Friday, January 18, 2013

Review: Elemental: The First by Alexandra May

 Rose Frost has had a difficult childhood moving from place to place due to the demands of her father’s job – and it has only been exacerbated by her odd gift, a gift she doesn’t understand and has scared her in the past.

Her father’s job has now lead her to live with her grandmother, Daisy, while her family move abroad. Long estranged from the family, Rose remembers little about Daisy’s home in Warminster, Wiltshire but quickly re-establishes the few old friends she has in the area

But people are going missing in mysterious ways and there are definitely secrets being kept in the town. Not least of which the mystery of Halika Dacome, goddess, saviour, perhaps even devil who is constantly referred to – and who haunts Rose’s dreams and may be the key to everything – her gift, her family’s secrets and the enemy that is hunting her.

This book is probably a decent prologue for the series. I now know who everyone is, what everyone does, I have the world building, the concepts, the relationships, the setting – I have all the information for the whole book series now.

But it’s a long prologue and I kind of wanted to read a book, not a prequel for an actual story. I think this book can be split into 3 parts. In the first, we have a brief introduction where we’re introduced to the idea that Halika Dacome is going to be reincarnated into a young girl’s body and that there’s a bad guy who wants to kill her and he has a grandson who’s not exactly on board for this plan.

Then the bulk of the plot where we follow Rose who is 16 and has an odd gift and lots of hints about someone called Halika Dacome. And there’s a boy who is attracted to her but everyone says is a wrong ‘un and he has an evil grandfather. I felt a little like I was given the answers and then was asked the question – but everyone was acting like the question should be a great mystery.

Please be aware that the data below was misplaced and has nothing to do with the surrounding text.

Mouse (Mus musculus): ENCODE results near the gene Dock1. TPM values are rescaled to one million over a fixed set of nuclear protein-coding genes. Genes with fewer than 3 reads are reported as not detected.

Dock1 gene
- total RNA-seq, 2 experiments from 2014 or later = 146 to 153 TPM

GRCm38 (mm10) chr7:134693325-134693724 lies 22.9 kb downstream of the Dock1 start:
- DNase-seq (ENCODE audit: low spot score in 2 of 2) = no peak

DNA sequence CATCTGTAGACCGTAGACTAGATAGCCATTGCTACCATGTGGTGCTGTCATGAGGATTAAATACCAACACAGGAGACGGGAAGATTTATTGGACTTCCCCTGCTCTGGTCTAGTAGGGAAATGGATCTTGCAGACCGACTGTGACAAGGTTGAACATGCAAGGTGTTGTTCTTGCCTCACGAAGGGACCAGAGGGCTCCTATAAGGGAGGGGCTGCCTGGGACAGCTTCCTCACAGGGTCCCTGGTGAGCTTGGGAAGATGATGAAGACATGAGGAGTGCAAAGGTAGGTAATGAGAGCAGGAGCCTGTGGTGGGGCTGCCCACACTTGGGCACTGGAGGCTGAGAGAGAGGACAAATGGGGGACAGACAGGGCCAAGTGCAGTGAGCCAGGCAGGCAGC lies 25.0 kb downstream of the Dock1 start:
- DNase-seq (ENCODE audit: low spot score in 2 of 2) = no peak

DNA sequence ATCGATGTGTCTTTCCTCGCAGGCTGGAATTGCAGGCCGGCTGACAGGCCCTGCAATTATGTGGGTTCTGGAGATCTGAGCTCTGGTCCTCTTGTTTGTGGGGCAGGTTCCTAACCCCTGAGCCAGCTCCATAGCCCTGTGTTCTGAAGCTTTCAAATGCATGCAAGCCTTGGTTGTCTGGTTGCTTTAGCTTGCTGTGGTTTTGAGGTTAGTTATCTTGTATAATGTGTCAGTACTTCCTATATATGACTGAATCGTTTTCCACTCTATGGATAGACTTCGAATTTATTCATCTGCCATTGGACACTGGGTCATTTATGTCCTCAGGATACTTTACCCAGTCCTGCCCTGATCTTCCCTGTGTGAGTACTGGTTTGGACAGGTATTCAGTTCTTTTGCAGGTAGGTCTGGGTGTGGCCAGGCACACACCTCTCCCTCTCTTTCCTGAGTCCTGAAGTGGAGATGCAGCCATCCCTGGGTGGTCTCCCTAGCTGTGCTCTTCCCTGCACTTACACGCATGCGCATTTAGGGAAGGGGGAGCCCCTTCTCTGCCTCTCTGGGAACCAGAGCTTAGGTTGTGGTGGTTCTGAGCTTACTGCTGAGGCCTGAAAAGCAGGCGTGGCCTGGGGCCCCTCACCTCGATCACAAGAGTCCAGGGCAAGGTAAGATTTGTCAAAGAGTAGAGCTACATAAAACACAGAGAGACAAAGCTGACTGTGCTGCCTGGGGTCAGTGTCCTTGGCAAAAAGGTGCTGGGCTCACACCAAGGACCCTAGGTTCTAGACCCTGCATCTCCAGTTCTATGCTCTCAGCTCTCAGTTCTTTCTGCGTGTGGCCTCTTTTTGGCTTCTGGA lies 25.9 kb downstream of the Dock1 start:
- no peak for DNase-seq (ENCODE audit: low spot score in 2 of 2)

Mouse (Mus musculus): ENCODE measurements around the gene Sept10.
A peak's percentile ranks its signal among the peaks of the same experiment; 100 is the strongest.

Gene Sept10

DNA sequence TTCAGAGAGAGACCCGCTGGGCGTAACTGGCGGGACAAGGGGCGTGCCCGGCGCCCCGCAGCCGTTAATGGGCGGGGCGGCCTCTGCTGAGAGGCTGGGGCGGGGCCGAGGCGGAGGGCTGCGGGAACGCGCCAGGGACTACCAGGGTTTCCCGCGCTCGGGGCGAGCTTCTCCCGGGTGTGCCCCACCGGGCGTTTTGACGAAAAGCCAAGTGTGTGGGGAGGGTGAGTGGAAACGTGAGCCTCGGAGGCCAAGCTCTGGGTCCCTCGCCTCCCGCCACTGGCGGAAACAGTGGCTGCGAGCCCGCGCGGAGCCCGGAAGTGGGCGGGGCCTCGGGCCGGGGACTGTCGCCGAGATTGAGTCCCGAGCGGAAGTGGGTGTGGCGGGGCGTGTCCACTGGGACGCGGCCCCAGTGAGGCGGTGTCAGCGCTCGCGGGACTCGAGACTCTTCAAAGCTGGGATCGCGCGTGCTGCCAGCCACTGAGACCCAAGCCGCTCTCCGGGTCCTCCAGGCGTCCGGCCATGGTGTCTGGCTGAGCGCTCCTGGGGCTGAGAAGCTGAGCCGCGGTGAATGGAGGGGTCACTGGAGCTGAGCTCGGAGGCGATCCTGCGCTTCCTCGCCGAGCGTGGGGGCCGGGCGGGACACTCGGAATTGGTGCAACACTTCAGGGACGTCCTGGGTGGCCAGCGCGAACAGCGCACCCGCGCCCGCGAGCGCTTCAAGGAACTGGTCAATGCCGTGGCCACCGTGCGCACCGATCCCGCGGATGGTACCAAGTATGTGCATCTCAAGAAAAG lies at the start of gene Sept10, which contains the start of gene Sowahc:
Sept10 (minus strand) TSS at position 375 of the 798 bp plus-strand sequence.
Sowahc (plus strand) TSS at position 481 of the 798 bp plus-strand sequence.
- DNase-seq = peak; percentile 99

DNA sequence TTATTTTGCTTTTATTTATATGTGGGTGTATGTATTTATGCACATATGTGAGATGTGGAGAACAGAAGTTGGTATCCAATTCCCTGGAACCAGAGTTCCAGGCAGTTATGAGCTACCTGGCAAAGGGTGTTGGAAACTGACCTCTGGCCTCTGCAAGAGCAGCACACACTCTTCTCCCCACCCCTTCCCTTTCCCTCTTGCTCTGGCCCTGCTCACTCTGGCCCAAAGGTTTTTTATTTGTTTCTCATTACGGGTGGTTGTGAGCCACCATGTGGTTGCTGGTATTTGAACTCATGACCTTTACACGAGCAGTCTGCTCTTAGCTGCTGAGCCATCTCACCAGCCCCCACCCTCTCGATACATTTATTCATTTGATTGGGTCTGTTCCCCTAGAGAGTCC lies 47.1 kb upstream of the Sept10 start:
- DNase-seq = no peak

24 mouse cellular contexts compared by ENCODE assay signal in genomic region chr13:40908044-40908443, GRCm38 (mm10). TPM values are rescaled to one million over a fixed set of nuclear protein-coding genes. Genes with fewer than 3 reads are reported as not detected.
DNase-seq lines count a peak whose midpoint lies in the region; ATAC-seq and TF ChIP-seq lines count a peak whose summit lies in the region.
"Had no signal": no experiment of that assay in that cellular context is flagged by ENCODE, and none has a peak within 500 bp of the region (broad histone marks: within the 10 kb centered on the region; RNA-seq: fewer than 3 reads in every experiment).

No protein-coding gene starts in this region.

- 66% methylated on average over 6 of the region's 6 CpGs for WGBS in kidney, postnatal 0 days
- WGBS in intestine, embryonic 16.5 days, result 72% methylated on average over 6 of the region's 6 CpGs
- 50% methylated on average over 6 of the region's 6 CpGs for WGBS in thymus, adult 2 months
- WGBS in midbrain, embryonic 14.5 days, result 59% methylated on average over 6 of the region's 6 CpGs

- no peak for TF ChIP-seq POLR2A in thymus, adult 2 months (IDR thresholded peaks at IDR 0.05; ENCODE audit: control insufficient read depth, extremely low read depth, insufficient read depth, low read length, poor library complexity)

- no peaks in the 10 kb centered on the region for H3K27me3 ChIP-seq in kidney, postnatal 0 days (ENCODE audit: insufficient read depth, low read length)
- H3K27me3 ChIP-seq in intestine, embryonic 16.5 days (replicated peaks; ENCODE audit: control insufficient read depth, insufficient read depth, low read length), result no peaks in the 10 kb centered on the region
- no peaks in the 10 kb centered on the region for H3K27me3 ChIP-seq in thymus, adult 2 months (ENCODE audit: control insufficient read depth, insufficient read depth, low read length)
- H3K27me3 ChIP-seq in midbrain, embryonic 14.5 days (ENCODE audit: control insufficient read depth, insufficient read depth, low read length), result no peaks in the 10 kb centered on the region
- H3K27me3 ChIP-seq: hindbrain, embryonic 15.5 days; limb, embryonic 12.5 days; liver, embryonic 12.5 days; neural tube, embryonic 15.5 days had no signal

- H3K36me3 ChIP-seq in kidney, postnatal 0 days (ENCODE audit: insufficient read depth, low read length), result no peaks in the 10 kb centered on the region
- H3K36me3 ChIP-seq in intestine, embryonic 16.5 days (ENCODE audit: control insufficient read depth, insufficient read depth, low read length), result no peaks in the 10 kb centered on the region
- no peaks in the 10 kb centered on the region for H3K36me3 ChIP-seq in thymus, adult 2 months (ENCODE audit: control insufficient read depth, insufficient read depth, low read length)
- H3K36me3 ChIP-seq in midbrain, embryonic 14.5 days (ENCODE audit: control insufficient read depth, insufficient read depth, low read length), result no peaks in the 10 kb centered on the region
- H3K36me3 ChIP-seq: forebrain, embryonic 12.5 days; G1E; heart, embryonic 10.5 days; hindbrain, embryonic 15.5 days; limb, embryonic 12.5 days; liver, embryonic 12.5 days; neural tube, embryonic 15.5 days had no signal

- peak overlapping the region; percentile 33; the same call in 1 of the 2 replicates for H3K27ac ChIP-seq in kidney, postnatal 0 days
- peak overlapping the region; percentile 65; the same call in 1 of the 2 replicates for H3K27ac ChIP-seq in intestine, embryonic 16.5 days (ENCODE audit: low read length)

It doesn’t help that for the majority of the book she never explores this power. She uses it to find a mysterious box she doesn’t open (I’m still not sure what this box is for?) and she uses it to make herself warm when she’s cold, even when someone is found well and truly mangled and tortured she doesn’t use her ability to heal. The result of that is that for, maybe, 75% of the book we have a paranormal novel with precious little of the paranormal – it’s a mystery, it could be a famous five book.

And the mystery kind of lost me as well. People are going missing and, since one of them is the father of a boy who is the friend of Rose’s friend, the plucky teens decide to investigate in between going to coffee shops, going to picnics, meeting a bewildering array of people and getting odd shoe-horned in references to Halika Dacome inserted into the story but never really developed or revealing anything. At some point during the investigation they decide that the big bad guy is involved because… no-one likes him much? And then they’re interested in a ruined church and ley lines and gems and vacant property – and just a lot of info pushed in that is connected by vastly implausible leaps of logic. They don’t tell Daisy, Rose’s grandmother, she with all the answers because they don’t want to get her in trouble/don’t trust her/reasons?! Which ends up with both Rose and Daisy constantly telling each other “we need to talk about important things” (please god TALK ABOUT THEM!) and never actually doing so! Anything seems to take precedence to speaking with the woman who has all the answers – even when Rose is (or should be) blazingly furious with her.